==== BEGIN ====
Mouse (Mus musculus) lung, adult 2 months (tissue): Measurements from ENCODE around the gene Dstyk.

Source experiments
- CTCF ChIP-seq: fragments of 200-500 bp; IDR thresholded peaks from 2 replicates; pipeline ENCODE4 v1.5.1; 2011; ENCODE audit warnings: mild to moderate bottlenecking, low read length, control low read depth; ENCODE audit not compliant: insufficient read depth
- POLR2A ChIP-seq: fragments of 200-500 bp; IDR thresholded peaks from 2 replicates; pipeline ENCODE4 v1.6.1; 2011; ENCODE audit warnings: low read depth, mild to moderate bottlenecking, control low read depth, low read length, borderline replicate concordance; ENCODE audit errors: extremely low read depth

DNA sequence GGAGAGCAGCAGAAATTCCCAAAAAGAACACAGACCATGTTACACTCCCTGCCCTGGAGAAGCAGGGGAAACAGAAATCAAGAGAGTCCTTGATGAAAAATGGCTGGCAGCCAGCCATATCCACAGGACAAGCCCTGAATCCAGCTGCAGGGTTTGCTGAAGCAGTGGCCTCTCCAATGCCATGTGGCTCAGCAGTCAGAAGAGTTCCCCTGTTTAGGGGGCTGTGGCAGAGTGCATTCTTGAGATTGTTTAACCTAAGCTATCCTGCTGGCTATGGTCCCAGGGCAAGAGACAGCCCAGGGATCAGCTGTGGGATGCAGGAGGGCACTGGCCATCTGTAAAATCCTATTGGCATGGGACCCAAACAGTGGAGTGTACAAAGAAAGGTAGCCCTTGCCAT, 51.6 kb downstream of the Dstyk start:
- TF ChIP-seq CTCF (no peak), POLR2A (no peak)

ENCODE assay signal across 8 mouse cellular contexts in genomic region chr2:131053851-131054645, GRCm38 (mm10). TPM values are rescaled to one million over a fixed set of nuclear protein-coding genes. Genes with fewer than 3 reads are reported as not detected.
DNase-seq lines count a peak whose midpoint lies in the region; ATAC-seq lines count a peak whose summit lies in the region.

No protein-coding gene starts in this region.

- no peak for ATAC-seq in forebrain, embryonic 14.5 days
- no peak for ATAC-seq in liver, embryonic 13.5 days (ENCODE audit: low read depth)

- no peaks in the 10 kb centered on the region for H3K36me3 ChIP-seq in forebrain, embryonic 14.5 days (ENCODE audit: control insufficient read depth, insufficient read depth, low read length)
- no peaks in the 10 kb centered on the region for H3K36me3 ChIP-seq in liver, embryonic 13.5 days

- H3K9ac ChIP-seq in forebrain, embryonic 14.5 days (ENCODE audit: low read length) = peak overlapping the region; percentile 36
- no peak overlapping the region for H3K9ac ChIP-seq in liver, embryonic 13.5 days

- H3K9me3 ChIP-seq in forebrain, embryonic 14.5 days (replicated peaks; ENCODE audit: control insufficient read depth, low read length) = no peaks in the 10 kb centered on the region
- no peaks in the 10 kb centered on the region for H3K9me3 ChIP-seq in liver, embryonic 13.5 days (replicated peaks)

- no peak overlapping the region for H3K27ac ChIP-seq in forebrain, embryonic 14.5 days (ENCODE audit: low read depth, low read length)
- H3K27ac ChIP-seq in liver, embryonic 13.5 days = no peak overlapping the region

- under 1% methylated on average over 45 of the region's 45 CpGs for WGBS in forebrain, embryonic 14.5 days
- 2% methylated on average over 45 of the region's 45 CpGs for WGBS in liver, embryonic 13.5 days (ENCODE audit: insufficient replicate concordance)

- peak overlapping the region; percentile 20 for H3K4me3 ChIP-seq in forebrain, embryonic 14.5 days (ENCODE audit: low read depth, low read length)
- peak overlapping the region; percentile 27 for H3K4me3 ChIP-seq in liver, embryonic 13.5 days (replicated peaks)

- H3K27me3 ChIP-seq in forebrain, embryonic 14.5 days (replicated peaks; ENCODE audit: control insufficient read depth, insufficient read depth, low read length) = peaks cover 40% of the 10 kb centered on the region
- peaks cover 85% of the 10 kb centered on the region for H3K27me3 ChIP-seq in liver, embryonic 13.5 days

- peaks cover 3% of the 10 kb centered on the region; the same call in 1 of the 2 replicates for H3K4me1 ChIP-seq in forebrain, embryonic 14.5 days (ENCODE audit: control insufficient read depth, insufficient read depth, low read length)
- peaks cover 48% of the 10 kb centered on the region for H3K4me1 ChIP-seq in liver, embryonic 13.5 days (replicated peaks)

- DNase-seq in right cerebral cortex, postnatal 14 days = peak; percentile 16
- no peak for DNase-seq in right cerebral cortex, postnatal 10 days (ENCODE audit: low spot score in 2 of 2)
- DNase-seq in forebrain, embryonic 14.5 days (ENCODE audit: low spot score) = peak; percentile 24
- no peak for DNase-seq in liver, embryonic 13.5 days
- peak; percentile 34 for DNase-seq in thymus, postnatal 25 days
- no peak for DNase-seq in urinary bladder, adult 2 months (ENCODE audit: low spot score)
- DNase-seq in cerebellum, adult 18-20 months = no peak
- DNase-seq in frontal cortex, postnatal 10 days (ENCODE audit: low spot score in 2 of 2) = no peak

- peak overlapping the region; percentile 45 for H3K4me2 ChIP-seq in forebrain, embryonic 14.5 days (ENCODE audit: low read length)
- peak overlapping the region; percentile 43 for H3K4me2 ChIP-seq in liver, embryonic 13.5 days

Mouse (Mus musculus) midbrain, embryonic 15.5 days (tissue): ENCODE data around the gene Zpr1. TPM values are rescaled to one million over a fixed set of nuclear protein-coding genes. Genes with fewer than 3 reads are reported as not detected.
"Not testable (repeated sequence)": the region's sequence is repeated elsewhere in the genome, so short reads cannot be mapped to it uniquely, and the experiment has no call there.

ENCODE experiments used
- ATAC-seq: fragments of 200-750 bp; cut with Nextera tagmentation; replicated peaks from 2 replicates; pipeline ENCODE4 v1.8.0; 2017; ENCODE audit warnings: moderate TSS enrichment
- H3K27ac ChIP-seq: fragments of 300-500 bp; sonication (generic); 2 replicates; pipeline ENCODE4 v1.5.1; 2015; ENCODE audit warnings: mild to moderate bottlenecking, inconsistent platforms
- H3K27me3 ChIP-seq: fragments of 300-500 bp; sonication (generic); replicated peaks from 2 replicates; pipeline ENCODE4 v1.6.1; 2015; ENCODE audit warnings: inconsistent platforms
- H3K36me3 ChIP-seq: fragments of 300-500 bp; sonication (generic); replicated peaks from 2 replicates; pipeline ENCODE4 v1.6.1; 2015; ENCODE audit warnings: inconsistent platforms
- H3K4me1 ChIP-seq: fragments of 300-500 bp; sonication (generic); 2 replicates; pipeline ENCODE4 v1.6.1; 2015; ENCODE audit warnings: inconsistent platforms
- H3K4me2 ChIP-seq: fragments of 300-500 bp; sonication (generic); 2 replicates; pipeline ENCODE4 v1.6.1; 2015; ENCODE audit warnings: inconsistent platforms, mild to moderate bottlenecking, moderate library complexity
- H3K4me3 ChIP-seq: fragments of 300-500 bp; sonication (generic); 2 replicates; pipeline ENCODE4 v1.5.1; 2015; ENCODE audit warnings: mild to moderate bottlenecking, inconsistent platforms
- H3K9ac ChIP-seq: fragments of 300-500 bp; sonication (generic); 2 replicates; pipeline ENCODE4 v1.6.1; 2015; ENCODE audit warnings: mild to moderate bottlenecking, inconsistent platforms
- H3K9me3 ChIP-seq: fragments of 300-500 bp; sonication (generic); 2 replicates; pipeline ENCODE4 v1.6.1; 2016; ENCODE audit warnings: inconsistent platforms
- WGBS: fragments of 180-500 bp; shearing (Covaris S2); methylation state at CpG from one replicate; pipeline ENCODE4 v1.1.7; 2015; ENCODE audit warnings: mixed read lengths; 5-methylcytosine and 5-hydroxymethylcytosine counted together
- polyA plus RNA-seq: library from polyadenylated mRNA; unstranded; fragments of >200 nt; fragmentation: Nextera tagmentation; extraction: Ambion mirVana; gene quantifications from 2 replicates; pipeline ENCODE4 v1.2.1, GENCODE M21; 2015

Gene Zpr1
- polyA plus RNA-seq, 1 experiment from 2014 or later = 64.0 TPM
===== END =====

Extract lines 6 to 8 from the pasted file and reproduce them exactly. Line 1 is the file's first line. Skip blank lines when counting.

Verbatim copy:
- TF ChIP-seq CTCF (no peak), POLR2A (no peak)

ENCODE assay signal across 8 mouse cellular contexts in genomic region chr2:131053851-131054645, GRCm38 (mm10). TPM values are rescaled to one million over a fixed set of nuclear protein-coding genes. Genes with fewer than 3 reads are reported as not detected.
DNase-seq lines count a peak whose midpoint lies in the region; ATAC-seq lines count a peak whose summit lies in the region.